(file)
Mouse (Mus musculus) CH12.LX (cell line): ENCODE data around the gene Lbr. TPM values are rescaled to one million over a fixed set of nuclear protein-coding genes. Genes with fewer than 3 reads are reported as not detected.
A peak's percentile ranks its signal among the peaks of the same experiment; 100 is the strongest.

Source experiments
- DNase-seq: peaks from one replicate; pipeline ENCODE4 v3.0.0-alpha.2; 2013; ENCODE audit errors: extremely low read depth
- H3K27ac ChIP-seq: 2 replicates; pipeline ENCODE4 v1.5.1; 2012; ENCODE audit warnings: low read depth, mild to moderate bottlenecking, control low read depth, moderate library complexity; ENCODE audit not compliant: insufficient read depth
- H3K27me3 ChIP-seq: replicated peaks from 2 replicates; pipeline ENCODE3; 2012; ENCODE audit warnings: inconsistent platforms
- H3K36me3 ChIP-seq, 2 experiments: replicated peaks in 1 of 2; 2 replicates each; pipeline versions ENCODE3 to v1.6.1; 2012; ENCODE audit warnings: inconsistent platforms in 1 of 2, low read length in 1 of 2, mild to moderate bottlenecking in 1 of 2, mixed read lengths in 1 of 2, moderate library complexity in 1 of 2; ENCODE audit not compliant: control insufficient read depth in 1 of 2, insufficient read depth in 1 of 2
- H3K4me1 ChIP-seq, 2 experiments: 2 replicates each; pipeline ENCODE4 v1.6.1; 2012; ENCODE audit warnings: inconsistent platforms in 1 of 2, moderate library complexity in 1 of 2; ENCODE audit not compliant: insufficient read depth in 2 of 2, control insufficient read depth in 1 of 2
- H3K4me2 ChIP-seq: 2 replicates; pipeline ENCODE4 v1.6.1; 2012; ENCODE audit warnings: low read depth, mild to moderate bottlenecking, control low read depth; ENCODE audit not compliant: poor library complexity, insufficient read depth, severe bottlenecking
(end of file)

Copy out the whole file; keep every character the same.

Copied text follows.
Mouse (Mus musculus) CH12.LX (cell line): ENCODE data around the gene Lbr. TPM values are rescaled to one million over a fixed set of nuclear protein-coding genes. Genes with fewer than 3 reads are reported as not detected.
A peak's percentile ranks its signal among the peaks of the same experiment; 100 is the strongest.

Source experiments
- DNase-seq: peaks from one replicate; pipeline ENCODE4 v3.0.0-alpha.2; 2013; ENCODE audit errors: extremely low read depth
- H3K27ac ChIP-seq: 2 replicates; pipeline ENCODE4 v1.5.1; 2012; ENCODE audit warnings: low read depth, mild to moderate bottlenecking, control low read depth, moderate library complexity; ENCODE audit not compliant: insufficient read depth
- H3K27me3 ChIP-seq: replicated peaks from 2 replicates; pipeline ENCODE3; 2012; ENCODE audit warnings: inconsistent platforms
- H3K36me3 ChIP-seq, 2 experiments: replicated peaks in 1 of 2; 2 replicates each; pipeline versions ENCODE3 to v1.6.1; 2012; ENCODE audit warnings: inconsistent platforms in 1 of 2, low read length in 1 of 2, mild to moderate bottlenecking in 1 of 2, mixed read lengths in 1 of 2, moderate library complexity in 1 of 2; ENCODE audit not compliant: control insufficient read depth in 1 of 2, insufficient read depth in 1 of 2
- H3K4me1 ChIP-seq, 2 experiments: 2 replicates each; pipeline ENCODE4 v1.6.1; 2012; ENCODE audit warnings: inconsistent platforms in 1 of 2, moderate library complexity in 1 of 2; ENCODE audit not compliant: insufficient read depth in 2 of 2, control insufficient read depth in 1 of 2
- H3K4me2 ChIP-seq: 2 replicates; pipeline ENCODE4 v1.6.1; 2012; ENCODE audit warnings: low read depth, mild to moderate bottlenecking, control low read depth; ENCODE audit not compliant: poor library complexity, insufficient read depth, severe bottlenecking